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Wellbeing

You can meditate anywhere - here's how

September 15th 2017 / Jillian Lavender / 2 comments

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In the first installment of her new GTG column, The London Meditation Centre's co-founder Jillian Lavender explains why you don't need to cross your legs to do meditation

Do a Google image search for “meditation”.

The pictures you’ll see are people sitting in some uncomfortable, cross-legged position, with a perfectly straight back, by a lake or a beach, next to a beautifully balanced pile of stones, with the sun rising and their hands in some yoga-like pose.

No wonder so many people believe that having a daily meditation practice is going to be tricky!

It’s time we debunk some of the myths around what correct meditation looks like.

The truth: you don’t need to sit in some weird, pretzel position in order to meditate. You don’t need to be on the beach where the only sounds around you are the waves lapping against the shore. You don’t need to be uncomfortable. You don’t need to spend a lot of time going to a dedicated meditation space.

I’ve taught thousands of busy people to meditate. One of the things they love is how easy it is to fit in to their jam-packed lives. And it’s one of the major reasons why they stick to a twice-a-day meditation programme. Here are some important points:

You can meditate on the move

Your commute is a perfect time for meditation. Trains, planes, buses and cars (as long as you’re not driving!) are all great places. As long as you can get a seat and safely close your eyes, you can meditate. And let’s face it – we all spend a lot of time getting to places. Rather than frittering away 20 minutes scanning your Instagram feed, simply close your eyes and rest your mind and body more deeply than sleep. One of my students in New York has stopped taking the express train in to Manhattan each day. She now gets the local train so she can get a seat and do her morning meditation. She used to dread her commute - now she can’t wait to get on the train and close her eyes. Rather than arriving at the beginning of her work-day feeling frazzled and angry, she feels calm, clear and ready to go.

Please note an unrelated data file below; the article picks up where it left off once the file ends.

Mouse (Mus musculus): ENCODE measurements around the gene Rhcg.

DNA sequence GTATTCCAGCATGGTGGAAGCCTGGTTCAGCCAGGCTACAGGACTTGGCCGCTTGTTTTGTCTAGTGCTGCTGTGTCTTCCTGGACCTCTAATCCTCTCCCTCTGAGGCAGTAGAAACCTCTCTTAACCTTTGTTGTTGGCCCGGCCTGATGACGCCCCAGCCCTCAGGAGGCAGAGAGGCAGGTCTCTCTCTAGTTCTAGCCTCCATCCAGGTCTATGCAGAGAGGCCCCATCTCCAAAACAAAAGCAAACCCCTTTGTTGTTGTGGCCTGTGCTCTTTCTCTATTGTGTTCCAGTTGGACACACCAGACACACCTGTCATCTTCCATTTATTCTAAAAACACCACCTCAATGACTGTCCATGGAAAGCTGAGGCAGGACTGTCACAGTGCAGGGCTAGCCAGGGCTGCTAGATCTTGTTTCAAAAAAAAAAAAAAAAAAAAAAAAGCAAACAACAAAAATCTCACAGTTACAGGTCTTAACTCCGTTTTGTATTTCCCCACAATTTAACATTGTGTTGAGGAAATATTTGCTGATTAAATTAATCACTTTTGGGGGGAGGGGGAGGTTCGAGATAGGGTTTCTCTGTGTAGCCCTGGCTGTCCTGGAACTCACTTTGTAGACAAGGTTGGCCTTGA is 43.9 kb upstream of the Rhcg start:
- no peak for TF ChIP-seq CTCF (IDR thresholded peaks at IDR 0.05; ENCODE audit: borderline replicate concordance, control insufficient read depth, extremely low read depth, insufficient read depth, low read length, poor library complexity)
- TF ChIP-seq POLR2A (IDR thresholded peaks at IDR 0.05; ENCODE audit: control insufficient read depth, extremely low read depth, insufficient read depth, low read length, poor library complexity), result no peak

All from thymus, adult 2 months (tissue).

It’s best if you sit comfortably with your back supported

Correct meditation is a practice of letting go of control and effort. It takes effort to sit for any reasonable length of time in the lotus position without any back support. Only when you let go of trying to maintain a certain posture can you truly relax. It’s important to be comfortable. Not so comfortable that you are lying down, but you shouldn’t be in pain. A woman I spoke to recently said she’d been to a meditation class where she was expected to sit in lotus position without moving a muscle for an hour and a half! No surprise, she limped out after an hour feeling like a failed meditator. That’s a shame, because despite sensing that meditation was an important life-tool she thought she couldn’t do it.

Noise is no barrier to meditation

We live in a noisy world. Planes overhead. Traffic. Loud neighbours. Announcements over the loudspeaker. In-store music (why must it be so loud?). If doing your meditation depends on everything being perfectly still and quiet, then it’s not going to happen with much regularity. It’s not practical and actually, it’s not necessary. When you know how to meditate properly, you learn that any thoughts you have about noises are not obstacles to correct meditation. The other day I was meditating at Heathrow while waiting for my plane. I had my bag on my lap, surrounded by crowds of people and I was able to meditate just fine. At various moments in the meditation I was aware of noises around me and other times, less so. It’s all good. Anytime you can sit down, close the eyes and let the mind and body drop down a gear it’s going to be good for you.

Meditation is an ancient science that is completely doable in our modern age. It’s not something that is only for the bendy yoga types. It’s not something that requires you to leave the city to be in nature. You can do it anywhere. And when you do, you will feel clearer, more energised and less anxious.

Jillian Lavender is one of the founders of London Meditation Centre, offering Vedic Meditation courses in London. Read our review of London Meditation Centre here

Join the conversation

  • elena
  • October 31st 2017

I have just moved to noisy, bustling New York from relatively calm London and feel the need to meditate even more. The louder the sirens, the more I like to withdraw into myself. That twenty minute break twice a day is priceless in helping me to adjust to all the changes I am experiencing right now.

  • Leesa
  • October 31st 2017

Love this! So true. When I lived in London I used to meditate on the tube. I was the perfect antidote to rush hour madness ;)

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